Menopause. 2019 Nov 4. doi: 10.1097/GME.0000000000001450. [Epub ahead of print]
To quantify the association between vulvovaginal atrophy and depression, major depressive disorder, and anxiety.
Women with vulvovaginal atrophy from the Truven Health MarketScan Commercial and Medicare Supplemental Databases (01/2010-09/2016) with ≥365 days of continuous insurance coverage before and after the first vulvovaginal atrophy/dyspareunia diagnosis (index date) were selected. Women with vulvovaginal atrophy were matched 1:3 to women without (controls) according to age, calendar year, health plan, and region. The study period spanned from 12 months before to 12 months after index date. The ratios of diagnosed depression, major depressive disorder, and anxiety among women with vulvovaginal atrophy and the controls were calculated. Logistic regressions adjusting for proxies of menopause were used to compare prevalence.
In all, 125,889 women with vulvovaginal atrophy and 376,057 controls were included (mean age 60.7 [45-101]). The prevalence of depression, major depressive disorder, and anxiety was higher among women with vulvovaginal atrophy compared with controls (23.9% vs 18.9%, 6.3% vs 4.7%, 16.6% vs 11.3%), with prevalence ratios of 1.26, 1.33, and 1.47, respectively (all P < 0.0001). Highest prevalences and differences were observed in younger women. Findings were consistent when analyzing newly diagnosed conditions. When adjusting for proxies of menopause (insomnia, vasomotor symptoms, dysuria, and estrogen therapy), vulvovaginal atrophy remained significant (prevalence odds ratios; depression 1.23, major depressive disorder 1.22, anxiety 1.39; all P < 0.0001).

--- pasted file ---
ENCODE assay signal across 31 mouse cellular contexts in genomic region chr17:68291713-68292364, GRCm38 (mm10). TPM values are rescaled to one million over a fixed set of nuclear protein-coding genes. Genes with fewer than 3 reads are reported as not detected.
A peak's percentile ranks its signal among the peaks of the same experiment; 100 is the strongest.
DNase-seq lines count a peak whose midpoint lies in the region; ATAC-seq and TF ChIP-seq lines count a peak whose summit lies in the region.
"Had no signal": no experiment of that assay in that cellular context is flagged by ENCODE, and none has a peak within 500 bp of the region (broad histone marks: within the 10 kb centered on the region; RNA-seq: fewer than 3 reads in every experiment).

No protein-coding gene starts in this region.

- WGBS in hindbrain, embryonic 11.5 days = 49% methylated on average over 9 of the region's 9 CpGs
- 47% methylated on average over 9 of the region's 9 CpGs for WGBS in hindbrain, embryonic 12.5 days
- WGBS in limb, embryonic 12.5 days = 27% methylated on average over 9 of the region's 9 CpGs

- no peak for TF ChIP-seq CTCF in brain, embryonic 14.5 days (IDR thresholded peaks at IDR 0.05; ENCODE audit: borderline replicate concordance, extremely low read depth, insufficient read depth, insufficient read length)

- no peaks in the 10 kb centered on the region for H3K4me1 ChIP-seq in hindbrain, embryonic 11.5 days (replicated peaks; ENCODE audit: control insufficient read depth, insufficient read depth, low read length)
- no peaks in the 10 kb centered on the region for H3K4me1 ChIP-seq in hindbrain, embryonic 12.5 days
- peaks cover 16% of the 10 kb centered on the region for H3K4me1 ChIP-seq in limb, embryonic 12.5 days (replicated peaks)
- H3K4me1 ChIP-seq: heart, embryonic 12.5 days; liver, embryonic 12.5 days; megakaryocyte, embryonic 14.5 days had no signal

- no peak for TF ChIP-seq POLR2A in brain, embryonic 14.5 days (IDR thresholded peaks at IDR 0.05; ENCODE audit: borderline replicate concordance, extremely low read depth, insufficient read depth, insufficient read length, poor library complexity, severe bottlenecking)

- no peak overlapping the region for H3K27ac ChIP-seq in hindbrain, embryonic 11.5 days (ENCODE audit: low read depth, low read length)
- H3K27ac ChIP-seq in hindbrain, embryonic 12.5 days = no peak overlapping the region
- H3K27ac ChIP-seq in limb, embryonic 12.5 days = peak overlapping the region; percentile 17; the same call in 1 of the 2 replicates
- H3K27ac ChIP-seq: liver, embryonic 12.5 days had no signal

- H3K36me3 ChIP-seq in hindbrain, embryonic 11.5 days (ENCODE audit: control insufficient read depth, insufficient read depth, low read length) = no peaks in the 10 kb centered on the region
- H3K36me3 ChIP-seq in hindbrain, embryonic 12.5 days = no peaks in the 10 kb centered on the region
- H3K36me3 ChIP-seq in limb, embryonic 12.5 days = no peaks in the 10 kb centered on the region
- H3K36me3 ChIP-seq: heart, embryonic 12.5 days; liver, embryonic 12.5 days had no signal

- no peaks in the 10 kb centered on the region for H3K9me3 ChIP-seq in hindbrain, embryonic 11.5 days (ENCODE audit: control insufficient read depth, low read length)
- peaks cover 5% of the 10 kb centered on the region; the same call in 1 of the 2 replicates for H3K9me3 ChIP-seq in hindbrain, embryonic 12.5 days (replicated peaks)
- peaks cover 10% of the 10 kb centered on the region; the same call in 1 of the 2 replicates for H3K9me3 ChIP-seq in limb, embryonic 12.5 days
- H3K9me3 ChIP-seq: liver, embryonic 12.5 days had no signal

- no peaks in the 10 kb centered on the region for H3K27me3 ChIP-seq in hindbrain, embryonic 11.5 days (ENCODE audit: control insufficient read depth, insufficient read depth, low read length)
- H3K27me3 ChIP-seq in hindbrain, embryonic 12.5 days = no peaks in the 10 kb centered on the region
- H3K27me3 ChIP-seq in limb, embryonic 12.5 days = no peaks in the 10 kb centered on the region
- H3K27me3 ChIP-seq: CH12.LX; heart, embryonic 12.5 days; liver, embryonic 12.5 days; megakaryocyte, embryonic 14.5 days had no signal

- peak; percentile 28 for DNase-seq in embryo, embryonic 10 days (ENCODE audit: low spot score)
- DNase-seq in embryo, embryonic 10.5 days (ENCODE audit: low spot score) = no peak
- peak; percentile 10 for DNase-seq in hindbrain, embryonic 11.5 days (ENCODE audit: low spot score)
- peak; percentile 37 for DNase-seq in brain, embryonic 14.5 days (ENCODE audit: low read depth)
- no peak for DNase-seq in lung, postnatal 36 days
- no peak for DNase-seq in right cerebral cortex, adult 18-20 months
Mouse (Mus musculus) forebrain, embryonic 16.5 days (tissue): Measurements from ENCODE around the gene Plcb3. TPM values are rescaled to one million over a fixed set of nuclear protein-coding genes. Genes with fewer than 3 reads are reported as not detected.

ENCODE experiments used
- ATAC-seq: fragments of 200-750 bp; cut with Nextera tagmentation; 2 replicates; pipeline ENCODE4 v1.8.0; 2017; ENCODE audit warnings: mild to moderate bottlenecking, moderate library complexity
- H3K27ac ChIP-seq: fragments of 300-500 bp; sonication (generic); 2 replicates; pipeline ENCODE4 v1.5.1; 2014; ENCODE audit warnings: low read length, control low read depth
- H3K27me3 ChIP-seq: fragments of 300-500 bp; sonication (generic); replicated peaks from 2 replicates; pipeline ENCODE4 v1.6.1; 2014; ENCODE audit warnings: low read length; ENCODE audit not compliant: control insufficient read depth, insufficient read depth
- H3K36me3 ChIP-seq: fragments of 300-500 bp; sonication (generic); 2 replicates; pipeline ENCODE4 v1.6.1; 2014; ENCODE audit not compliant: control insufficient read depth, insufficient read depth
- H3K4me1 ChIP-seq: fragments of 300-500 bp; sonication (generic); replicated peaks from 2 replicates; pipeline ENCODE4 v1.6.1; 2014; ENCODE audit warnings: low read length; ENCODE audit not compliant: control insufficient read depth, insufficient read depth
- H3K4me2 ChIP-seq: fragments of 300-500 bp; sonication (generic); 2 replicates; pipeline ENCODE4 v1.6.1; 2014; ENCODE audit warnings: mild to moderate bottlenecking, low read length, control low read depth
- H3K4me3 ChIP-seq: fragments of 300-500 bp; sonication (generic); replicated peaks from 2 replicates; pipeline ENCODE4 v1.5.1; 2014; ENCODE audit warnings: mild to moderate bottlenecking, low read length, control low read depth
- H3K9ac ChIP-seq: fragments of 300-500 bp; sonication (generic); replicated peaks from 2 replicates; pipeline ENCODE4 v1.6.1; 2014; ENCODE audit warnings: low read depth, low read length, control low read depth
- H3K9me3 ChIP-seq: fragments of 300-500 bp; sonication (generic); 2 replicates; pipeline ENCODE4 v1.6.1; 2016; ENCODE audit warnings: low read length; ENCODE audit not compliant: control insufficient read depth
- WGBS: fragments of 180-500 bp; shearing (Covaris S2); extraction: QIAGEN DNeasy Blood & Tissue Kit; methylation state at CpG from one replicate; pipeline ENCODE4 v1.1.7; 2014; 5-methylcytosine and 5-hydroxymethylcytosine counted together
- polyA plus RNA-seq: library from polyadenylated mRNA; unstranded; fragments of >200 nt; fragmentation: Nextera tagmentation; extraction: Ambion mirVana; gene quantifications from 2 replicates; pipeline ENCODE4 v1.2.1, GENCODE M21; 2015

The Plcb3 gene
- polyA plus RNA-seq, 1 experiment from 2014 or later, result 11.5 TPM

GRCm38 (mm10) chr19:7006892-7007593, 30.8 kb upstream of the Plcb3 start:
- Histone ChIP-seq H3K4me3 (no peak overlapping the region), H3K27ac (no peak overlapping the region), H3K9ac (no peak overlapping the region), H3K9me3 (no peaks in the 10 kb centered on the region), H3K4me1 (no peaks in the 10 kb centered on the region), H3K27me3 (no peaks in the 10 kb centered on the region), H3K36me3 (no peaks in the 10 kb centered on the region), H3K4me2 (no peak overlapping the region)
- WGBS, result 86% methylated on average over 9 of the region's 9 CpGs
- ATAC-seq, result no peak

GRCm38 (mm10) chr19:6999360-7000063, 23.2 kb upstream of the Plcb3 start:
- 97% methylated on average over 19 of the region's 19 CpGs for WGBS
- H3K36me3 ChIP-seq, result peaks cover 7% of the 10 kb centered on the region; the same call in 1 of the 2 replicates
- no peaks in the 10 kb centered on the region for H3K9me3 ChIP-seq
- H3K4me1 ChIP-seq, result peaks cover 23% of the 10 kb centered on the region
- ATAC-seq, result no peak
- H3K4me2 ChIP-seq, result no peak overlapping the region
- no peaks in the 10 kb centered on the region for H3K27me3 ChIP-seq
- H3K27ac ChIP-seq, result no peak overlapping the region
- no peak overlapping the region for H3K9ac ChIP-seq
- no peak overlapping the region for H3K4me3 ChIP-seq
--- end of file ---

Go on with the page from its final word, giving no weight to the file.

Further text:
Vulvovaginal atrophy is associated with a significantly higher prevalence/incidence of depression, major depressive disorder, and anxiety. The higher prevalence/incidence and greater differences in younger women highlight the need for a multidisciplinary approach and early diagnosis/management of vulvovaginal atrophy.